LeBron James

The calendar says he’s 33 years old. But other than that, there’s nothing about LeBron James that even remotely looks like his time as the best player on the planet will end anytime soon. In a game full of stars on the rise as well as established stalwarts such as himself, James totally crushed it Sunday night in walking away with his third All-Star game MVP trophy after a double-double of 29 points and 10 rebounds to go with eight assists.  

 

DeMar DeRozan

We know him as the king of the mid-range game. But as we saw on Sunday, DeRozan has a lot more offensive versatility that he’s capable of unleashing. He’s arguably the biggest reason why Toronto has the best record in the East right now. Playing for Team Steph, DeRozan tallied 21 points attacking the rim off the dribble and of course, knocking down mid-range jumpers

 

Jimmy Butler

A bit under the weather, Butler never set foot on the court to play. The league’s leader in minutes played this season (37.3), Butler wasn’t expected to play a ton of minutes anyway. Still, it would have been nice to see him out there even if it was for a minute or two. He’s one of the league’s best two-way players whose play has been instrumental to the Timberwolves looking very much like a playoff team this season. “I have to rest,” Butler said. “I have to rest my body up. This Timberwolves season is very, very important to me. I’ve got to make sure I’m ready to roll when I get back there.”

 

Joel Embiid

The ring leader of Philadelphia’s “Trust the Process” movement, Joel Embiid, was impressive in his All-Star debut. For Embiid, it’s one thing to believe you are one of the NBA’s best players. It’s an entirely different matter to step on the floor with the game’s best talent and validate yourself as one of the game’s best players.  “During the season, I thought I was a top-five or top-10 player in the league,” said Embiid who had 19 points and eight rebounds. “And before the game I wanted confirmation of it. I felt like I could hang with them.”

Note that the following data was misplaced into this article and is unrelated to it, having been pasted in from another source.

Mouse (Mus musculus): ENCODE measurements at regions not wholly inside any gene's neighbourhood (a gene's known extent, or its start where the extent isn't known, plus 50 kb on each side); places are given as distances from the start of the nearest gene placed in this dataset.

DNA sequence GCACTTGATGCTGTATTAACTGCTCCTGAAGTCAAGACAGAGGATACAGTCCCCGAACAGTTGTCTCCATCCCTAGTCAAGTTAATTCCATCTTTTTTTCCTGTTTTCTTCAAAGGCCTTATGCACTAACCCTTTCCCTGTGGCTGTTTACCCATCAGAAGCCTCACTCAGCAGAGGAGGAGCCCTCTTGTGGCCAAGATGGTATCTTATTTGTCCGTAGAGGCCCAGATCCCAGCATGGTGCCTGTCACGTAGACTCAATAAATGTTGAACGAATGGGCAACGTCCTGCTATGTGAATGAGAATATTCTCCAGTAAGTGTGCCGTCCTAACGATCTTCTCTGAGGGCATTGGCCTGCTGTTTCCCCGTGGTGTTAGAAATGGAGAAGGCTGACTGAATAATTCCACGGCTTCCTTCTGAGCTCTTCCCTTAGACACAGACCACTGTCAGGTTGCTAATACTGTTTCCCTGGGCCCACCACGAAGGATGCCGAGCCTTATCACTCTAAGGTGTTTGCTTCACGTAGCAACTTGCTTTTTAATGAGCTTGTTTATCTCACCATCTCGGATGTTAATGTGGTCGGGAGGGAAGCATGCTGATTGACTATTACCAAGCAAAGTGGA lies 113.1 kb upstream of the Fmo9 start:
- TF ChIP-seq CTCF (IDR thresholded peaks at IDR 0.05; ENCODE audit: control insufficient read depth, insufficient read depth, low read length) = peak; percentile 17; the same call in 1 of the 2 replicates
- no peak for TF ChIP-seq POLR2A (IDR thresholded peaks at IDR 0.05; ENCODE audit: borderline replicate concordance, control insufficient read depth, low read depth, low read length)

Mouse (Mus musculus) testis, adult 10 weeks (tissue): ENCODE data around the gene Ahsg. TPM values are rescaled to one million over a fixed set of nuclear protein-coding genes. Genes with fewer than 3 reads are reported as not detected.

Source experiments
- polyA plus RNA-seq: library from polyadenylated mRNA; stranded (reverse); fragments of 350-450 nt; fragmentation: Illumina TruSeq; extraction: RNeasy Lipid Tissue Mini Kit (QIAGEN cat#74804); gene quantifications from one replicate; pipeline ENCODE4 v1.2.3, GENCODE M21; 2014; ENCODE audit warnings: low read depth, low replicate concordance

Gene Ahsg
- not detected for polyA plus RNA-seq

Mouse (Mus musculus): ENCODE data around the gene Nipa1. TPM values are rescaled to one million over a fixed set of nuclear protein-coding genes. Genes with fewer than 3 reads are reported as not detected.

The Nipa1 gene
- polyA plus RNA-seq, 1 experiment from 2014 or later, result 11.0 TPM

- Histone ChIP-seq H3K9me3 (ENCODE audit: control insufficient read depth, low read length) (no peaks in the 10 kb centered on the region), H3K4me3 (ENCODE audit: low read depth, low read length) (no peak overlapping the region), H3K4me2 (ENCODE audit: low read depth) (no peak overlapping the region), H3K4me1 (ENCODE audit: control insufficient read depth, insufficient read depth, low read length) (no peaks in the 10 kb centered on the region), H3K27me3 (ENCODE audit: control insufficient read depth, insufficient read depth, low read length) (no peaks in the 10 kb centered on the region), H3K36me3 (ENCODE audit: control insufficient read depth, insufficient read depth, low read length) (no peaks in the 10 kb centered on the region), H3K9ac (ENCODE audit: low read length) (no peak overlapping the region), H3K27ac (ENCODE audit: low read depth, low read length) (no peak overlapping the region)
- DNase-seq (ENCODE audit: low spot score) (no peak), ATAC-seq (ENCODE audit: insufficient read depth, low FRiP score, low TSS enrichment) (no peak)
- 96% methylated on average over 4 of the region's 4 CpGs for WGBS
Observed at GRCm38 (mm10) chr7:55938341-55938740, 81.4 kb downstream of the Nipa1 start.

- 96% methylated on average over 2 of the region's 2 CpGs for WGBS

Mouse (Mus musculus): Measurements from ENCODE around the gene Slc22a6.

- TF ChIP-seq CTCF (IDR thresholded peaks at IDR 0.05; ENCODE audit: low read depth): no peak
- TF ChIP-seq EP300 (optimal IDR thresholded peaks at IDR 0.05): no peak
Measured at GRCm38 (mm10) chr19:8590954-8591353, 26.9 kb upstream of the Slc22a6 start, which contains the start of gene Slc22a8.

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Irving, Horford give seal of approval to All-Star changes

Irving, Horford give seal of approval to All-Star changes

LOS ANGELES -- Kyrie Irving and Al Horford were on different teams for the NBA's All-Star game pitting Team LeBron vs Team Steph, so somebody was coming back a loser.

But considering how competitive the game was for longer stretches than usual, both players came away feeling good in a relatively close All-Star game that ended with Team LeBron edging Team Steph, 148-145.

LeBron James led all scorers with 29 points along with 10 rebounds and 8 assists and walked away with Game MVP honors for the third time.

Irving, who played for Team LeBron, had a near double-double with 13 points and nine assists along with seven rebounds.

And Horford, who came off the bench for Team Steph, had six points and five rebounds along with two assists.  

“This was pretty fun,” Irving said. “I think that we showcased that tonight with an incredible competitive spirit. The game was kind of getting away, but I think a few of us took it a little personal that we wanted to keep the game still competitive and at a high level. Fans and everyone across so many different countries want to see the best players in the world showcase their talent.”

Horford echoed similar sentiments about the game, which had a different format this year. LeBron James and Stephen Curry picked the two teams from the 22-player pool of players from both the Eastern and Western Conferences.

“Early, guys were making [defensive] plays,” Horford said. “Guys were making a point, they weren’t going to let it be a dunk fest.

Horford added, “Even last year and the year before, there was a lot of heat on how bad the game was. I felt like this game was, it was good.”

Irving, a five-time All-Star, also acknowledged how he and some of the players wanted to change the perception of the All-Star Game as being nothing more than a glorified lay-up line.

“I think we all took it kind of personal,” Irving said. “Individually we wanted to come out and be competitive. Last year it was (192-182), that’s just not as fun as communicating with guys that you don’t necessarily play with every single day, bouncing ideas off in the time-outs. It’s just that competitive fire that we all share.”

And then there’s the payday for winning.

Not only will various charities benefit from the game -- LeBron James’ charity of choice gets $350,000 because his team won and Steph Curry’s charity of choice gets $150,000 -- but the players on the winning team get a pretty nice check as well.

The winning team members each get $100,000 while the players on the losing team come away with $25,000.

“There was something that, something that we could look forward to if we got the win,” Irving acknowledged. “You know, they’ll probably bring up the cash prize, but . . . $100,000 to $25,000, I think everybody in this room would be doing the same things we were doing.”